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GRAMOPHONE (12/2014)
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Reviewer:  Duncan Druce

Viola de Hoog was the cellist of the Schoenberg Quartet. However, alongside her affinity with the music of the Second Viennese School, she has developed all the requirements of technique and stylistic sensitivity to be a formidable player of the Baroque form of her instrument.


This issue is noteworthy for its fine sound and for the elegance and finesse of the playing. De Hoog has a light touch when playing chords: in the Allemande of the Sixth Suite she sketches in the harmony while allowing the listener to concentrate on the beautiful, ornamented melodic line. Another recurring attribute is her poised vigour in the quicker dances, for instance the lively Courantes of the first three Suites. In the corresponding movement of the Fifth Suite, however, her search for liveliness leads to a hurried tempo; I feel that this Courante, closer to the French manner of Couperin, demands a more relaxed approach. And I’m not entirely convinced by the different tempi adopted for the pairs of minuets in the first two Suites. But elsewhere de Hoog, even at her most individual, is entirely convincing. This is certainly the case with her account of the Prelude to the First Suite – spacious and meditative, with a pervasive expressive rubato.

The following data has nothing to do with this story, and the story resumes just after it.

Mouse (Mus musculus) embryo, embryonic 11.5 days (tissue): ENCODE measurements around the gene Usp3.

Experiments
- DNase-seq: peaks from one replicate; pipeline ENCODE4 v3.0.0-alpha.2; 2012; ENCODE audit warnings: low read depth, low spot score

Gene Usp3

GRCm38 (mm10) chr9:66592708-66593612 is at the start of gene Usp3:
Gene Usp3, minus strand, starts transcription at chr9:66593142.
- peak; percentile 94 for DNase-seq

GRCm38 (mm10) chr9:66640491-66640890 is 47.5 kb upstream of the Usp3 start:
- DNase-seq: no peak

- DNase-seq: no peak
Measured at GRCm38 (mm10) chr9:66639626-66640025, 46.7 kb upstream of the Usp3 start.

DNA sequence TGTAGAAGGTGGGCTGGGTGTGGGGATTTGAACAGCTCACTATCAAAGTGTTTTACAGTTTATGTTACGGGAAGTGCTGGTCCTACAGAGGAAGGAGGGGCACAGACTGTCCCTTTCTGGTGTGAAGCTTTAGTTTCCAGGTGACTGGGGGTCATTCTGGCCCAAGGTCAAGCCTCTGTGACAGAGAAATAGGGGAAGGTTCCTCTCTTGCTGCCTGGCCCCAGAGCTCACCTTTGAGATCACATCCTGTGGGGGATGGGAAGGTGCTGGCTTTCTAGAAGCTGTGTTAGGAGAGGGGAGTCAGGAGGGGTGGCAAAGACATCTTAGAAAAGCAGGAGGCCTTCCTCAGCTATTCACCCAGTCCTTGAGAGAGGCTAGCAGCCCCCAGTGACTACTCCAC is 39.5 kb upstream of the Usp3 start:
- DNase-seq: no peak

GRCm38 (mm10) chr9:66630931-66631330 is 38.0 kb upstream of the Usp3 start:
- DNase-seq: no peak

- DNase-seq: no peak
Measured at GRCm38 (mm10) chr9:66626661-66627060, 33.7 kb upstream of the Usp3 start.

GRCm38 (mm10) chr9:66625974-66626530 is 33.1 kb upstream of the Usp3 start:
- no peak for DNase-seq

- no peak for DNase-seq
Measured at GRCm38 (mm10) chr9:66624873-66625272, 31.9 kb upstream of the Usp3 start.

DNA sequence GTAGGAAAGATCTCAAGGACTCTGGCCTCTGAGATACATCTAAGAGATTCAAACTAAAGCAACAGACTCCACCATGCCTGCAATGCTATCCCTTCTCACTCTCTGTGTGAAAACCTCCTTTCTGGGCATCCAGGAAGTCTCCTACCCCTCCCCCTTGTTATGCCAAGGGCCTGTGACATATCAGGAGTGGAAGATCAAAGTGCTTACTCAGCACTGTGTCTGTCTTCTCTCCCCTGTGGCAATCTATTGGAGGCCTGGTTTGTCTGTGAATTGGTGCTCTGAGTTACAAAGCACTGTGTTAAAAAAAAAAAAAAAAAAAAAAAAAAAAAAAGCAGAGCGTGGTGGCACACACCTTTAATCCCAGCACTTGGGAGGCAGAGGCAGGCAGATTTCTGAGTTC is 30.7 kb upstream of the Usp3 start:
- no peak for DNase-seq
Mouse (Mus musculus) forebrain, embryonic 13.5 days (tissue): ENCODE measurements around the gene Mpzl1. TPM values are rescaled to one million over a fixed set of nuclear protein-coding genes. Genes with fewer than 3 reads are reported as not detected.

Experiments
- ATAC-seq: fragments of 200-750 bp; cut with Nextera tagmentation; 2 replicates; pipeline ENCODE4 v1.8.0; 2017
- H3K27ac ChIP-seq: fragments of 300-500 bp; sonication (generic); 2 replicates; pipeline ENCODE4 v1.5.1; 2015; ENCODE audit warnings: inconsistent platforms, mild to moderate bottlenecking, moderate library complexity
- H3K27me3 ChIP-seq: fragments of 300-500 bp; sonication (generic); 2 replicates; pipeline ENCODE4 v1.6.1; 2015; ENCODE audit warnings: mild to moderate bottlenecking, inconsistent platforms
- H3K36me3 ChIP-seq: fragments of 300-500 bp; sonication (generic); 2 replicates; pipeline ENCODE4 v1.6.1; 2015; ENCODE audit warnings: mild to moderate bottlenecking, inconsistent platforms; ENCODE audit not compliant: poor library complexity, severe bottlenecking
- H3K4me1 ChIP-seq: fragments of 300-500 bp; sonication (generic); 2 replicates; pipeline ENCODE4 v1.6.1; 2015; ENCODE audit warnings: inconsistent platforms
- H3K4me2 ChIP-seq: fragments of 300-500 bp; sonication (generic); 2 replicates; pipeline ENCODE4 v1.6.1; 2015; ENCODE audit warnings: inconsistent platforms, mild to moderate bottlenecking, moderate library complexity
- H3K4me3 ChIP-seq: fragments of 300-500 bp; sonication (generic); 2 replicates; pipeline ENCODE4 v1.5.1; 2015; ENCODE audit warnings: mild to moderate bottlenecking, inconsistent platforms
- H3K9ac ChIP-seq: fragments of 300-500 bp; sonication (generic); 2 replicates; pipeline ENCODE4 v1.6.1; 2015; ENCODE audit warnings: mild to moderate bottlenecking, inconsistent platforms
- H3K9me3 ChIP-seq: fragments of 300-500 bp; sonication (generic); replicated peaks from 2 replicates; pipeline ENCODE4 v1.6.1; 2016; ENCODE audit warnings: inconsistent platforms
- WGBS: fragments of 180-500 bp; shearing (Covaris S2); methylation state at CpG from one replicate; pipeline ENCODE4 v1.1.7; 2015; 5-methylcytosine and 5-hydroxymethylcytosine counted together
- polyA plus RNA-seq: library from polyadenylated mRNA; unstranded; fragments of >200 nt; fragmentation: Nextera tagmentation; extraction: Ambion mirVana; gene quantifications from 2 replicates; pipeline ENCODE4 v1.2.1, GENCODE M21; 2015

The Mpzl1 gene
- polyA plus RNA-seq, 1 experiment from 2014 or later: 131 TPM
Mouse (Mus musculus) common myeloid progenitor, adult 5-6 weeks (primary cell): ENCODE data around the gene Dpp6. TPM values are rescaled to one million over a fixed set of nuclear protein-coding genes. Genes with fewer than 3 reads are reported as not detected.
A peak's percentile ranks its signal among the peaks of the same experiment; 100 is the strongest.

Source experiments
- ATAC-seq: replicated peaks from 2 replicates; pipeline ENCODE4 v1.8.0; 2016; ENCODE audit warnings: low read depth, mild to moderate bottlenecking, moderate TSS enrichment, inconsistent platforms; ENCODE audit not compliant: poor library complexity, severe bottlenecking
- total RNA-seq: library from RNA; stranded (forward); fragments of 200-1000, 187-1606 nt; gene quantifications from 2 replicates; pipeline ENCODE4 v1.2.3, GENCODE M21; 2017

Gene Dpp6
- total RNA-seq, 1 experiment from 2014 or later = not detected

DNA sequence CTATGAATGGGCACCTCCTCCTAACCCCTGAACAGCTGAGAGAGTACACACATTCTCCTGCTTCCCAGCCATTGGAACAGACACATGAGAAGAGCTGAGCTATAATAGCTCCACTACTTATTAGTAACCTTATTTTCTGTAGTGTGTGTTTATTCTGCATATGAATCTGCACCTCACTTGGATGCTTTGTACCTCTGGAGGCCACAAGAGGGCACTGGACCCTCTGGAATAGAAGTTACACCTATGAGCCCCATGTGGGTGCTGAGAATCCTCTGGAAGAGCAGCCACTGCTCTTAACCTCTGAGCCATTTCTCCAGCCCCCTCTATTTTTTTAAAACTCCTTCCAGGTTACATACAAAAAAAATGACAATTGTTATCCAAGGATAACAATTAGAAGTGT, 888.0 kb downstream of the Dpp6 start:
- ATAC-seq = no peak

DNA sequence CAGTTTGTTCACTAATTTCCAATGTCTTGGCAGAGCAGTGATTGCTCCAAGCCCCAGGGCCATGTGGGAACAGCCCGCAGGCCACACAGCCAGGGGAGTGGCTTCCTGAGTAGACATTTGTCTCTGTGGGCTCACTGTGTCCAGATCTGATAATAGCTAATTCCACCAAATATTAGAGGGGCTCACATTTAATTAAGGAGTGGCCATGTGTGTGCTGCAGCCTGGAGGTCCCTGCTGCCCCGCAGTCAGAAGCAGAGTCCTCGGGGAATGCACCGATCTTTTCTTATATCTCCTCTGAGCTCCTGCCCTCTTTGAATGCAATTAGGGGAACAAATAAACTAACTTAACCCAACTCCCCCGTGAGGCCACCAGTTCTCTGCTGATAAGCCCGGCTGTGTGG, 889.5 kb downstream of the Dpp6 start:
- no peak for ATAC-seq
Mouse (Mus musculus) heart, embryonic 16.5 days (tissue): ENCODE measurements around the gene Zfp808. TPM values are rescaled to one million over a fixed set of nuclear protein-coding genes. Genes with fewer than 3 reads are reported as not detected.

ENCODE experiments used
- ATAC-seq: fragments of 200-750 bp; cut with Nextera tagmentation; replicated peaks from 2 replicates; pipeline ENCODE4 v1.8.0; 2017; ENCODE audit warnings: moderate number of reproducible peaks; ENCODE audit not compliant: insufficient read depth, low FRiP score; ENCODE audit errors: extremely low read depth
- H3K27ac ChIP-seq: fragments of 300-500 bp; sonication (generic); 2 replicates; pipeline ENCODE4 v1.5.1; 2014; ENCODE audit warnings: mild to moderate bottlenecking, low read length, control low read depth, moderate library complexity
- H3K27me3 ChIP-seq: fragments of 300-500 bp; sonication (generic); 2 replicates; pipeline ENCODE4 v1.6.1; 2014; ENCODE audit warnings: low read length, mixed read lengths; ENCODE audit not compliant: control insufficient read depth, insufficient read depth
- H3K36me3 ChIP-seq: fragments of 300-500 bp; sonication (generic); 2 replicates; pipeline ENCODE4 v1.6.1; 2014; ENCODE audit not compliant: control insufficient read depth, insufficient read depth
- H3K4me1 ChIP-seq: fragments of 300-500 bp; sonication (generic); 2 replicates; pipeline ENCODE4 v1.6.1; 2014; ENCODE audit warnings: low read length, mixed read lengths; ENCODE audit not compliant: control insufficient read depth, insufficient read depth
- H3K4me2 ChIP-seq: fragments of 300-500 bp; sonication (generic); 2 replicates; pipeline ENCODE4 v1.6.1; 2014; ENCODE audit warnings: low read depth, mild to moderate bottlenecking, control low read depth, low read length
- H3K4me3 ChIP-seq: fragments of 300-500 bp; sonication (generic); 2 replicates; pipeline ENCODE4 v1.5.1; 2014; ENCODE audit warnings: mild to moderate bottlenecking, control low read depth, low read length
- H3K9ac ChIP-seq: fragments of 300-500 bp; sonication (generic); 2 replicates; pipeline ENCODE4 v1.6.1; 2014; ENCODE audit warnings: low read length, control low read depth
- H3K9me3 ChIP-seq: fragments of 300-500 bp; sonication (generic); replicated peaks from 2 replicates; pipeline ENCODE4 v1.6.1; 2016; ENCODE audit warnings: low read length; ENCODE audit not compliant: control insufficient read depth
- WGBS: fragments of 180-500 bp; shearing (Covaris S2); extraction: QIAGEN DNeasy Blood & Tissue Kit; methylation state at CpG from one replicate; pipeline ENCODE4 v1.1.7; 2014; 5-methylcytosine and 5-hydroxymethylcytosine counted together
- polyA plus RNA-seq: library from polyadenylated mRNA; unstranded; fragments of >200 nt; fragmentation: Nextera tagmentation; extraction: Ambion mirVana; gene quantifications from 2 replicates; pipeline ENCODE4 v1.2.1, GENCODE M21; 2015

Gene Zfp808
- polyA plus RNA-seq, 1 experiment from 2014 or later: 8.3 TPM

The other preludes similarly have a distinct character. I especially enjoyed the start of the Fourth Suite which, with its awkward leaps, can sound uncomfortable but here sounds entirely suave and natural. The Sixth Suite’s Prelude, too, is pervaded by a joyful, bouncy sense of rhythm.


Viola de Hoog’s interpretations place her midway between two other distinguished Baroque cello accounts. Jaap ter Linden is a very fluent player but his smoother style results in performances that appear less lively and imaginative than de Hoog’s, and his heavier playing of chords tends to interrupt the music’s flow. Roel Dieltiens’s performances adopt a more forceful, often virtuoso manner, with more detached and staccato playing, and sharper characterisation. That is a most striking issue but I imagine many listeners will prefer Viola de Hoog’s gentler approach, as well as the more spacious recording and emollient tone.

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